If you need more evidence that we overvalue the big fish in the small pond take the career of Matt Le Tissier. He was a midfield maestro with magnificent technical attributes who spent his whole career at Southampton. Yet Le Tissier only amassed eight England caps. His talent surely deserved more but are we right to hold him such high esteem when reflecting on his career? Would Le Tissier still be as revered had he played for Manchester United or Arsenal?

Just like the scouts who scour this country’s playing fields for prospective talents, it is the diamonds in the rough that come to the fore.

When the media hype up the next generation, we hear just as much, if not more, about talents like Ipswich’s Connor Wickham and Southampton’s Alex Oxlade-Chamberlain. They are young men of unquestionable ability but we forget that like Le Tissier, Parker and Adam, they are still making large splashes in small pools.

You can follow me on Twitter @liamblackburn.

Do you think that football overvalues the big fish in the small pond too? Let me know in the comments section.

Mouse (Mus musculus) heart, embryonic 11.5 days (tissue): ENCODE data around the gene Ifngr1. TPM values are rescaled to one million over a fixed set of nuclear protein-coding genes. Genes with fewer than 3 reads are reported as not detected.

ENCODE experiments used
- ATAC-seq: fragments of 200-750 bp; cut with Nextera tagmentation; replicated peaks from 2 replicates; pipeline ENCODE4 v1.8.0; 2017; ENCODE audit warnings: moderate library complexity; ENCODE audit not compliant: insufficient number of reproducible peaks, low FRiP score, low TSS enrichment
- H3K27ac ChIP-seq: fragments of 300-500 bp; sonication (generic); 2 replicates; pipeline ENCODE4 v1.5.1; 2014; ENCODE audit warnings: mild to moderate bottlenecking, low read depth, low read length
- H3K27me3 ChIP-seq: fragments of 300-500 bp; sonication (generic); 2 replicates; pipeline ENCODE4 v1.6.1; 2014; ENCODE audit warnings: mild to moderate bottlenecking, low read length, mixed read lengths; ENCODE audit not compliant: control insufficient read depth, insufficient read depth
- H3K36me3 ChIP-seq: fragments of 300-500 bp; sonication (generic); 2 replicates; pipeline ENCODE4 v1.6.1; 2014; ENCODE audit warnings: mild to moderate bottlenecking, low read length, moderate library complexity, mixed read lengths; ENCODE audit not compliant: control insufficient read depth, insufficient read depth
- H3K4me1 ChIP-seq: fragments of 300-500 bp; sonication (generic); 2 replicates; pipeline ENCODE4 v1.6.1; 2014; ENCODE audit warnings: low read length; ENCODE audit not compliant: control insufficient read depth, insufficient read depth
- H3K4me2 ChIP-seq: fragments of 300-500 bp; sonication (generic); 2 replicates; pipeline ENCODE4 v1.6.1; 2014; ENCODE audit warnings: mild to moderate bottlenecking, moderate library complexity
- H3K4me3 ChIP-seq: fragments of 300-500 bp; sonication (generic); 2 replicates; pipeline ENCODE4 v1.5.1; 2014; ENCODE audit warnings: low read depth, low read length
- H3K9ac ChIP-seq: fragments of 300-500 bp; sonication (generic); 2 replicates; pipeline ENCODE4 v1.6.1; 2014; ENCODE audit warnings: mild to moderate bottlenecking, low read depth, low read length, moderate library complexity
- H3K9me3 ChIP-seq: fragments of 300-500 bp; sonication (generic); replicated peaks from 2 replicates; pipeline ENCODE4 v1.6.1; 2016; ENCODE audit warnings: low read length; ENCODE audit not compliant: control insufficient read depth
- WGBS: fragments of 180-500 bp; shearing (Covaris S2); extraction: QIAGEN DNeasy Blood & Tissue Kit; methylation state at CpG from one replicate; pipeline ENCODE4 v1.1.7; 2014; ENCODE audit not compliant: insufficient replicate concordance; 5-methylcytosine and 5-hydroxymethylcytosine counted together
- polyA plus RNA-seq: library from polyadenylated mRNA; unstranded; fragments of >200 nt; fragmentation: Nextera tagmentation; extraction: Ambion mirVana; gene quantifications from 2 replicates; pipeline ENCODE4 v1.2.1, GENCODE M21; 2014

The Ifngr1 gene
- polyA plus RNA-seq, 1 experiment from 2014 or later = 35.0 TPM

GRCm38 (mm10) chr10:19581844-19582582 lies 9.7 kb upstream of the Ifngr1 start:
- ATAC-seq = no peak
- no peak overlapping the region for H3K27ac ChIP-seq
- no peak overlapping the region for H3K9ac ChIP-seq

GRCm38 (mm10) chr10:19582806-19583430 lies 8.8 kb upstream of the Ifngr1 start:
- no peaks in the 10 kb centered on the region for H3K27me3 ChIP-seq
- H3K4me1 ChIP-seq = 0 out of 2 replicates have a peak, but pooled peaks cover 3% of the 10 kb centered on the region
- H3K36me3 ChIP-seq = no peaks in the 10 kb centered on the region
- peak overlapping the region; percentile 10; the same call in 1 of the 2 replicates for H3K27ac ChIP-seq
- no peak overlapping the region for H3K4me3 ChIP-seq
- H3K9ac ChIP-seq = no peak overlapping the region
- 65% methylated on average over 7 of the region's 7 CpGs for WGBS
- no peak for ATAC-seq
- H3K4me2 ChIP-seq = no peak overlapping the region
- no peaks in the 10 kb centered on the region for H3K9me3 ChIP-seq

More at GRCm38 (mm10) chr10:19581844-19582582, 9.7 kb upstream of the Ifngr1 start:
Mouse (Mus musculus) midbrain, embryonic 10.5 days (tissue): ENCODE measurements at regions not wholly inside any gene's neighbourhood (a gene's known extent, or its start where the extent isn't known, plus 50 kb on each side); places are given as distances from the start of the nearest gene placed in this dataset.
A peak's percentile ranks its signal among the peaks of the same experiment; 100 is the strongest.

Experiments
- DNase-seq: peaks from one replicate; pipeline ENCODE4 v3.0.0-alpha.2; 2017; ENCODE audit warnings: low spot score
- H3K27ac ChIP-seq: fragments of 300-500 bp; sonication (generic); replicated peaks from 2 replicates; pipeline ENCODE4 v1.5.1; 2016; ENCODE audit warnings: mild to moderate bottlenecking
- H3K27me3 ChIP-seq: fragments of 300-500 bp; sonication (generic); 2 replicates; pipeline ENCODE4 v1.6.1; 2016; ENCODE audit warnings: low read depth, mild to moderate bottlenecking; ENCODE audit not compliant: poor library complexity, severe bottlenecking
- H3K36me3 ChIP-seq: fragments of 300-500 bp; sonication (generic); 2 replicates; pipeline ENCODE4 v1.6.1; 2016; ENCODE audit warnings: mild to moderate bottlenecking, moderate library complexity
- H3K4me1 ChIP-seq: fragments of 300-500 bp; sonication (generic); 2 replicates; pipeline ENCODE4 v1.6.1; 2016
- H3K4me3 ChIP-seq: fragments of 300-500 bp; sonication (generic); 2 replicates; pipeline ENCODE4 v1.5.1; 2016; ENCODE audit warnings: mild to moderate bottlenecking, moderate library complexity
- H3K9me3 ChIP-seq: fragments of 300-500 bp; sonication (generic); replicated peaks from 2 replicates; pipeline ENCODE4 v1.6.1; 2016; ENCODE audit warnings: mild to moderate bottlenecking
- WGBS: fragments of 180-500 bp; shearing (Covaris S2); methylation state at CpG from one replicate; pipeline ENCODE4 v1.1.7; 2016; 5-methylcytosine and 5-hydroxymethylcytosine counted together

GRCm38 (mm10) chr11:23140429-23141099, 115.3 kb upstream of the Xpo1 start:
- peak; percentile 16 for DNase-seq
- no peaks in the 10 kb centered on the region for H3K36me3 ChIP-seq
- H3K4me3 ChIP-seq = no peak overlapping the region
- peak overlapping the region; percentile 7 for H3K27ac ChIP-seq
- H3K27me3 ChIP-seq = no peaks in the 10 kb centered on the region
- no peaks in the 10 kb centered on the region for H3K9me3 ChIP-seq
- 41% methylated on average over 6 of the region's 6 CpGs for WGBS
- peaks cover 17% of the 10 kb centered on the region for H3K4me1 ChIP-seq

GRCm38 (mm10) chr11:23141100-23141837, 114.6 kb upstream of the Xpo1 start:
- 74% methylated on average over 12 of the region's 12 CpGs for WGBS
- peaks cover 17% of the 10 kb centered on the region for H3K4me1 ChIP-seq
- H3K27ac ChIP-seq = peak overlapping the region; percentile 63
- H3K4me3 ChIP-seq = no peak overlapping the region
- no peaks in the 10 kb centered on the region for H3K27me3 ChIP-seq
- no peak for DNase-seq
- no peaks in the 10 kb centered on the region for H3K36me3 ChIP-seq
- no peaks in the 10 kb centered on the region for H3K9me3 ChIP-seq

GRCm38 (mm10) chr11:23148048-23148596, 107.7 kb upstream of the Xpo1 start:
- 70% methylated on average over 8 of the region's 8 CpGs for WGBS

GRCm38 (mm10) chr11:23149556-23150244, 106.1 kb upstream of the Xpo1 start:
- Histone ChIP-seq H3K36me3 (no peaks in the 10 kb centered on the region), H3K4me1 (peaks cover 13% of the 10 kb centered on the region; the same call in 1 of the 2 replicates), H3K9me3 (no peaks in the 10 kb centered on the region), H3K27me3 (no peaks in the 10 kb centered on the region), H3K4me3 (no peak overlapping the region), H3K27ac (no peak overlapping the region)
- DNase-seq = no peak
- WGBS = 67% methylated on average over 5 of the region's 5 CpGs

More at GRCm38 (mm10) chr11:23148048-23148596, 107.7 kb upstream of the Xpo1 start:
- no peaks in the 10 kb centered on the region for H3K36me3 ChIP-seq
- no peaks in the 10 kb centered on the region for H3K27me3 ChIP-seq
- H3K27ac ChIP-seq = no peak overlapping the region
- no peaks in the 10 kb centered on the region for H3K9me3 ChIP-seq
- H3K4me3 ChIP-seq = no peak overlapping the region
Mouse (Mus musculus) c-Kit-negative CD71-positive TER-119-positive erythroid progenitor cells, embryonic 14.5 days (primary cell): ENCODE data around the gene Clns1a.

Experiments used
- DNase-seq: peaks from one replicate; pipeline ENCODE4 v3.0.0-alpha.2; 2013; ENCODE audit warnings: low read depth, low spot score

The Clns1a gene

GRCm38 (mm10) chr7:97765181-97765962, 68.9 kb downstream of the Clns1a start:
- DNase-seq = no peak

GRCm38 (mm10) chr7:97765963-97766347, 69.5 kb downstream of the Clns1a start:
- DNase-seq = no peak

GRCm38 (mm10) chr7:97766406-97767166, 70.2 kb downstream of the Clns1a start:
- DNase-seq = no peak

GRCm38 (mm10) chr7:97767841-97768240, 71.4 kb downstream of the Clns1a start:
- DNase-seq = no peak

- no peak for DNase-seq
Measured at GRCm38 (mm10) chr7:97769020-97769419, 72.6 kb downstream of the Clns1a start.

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  1. chbeckett
    April 27, 2011 at 10:38 am

    I am biased as a West Ham fan, but I think you are missing the point. Scotty is not the best player in the league, not even just this season. But the dedication he has shown alongside his technical improvement and his overall contribution has been immense. It’s all the more impressive because he’s in a ‘small pond’. If you are playing with a team of superstars then your game will improve – the passes to you will be better, other players will make better runs. So your performance will look better. Scotty has been working with a rathe lack-lustre team that lacks quality and form. It’s not just in England that we admire footballers for their character as well as technical ability, because it is often character that translates to success against the odds on the pitch. I hope for my team’s sake that Scotty’s efforts will be rewarded with West Ham staying up – and achievement for a ‘small pond’ team that matches anything achieved by the cash-swamped Big Pond teams at the top of the league.

    • April 27, 2011 at 4:27 pm

      First of all, I really do like Parker. He’s technically brilliant and as I said on Twitter after the Wales game, it’s refreshing to see an England player so dedicated who isn’t all about enhancing his ego. I’d have had him and more of his ilk in the starting line up a lot sooner had I been Capello. I think he’s a fantastic player and I don’t begrudge him the award at all. And of course the Football Writers’ Player of the Year doesn’t have to be the best player in the league. But the two times when he’s really gained a lot of praise are at West Ham and Charlton. He’s played for four clubs and only at those two has he really shone.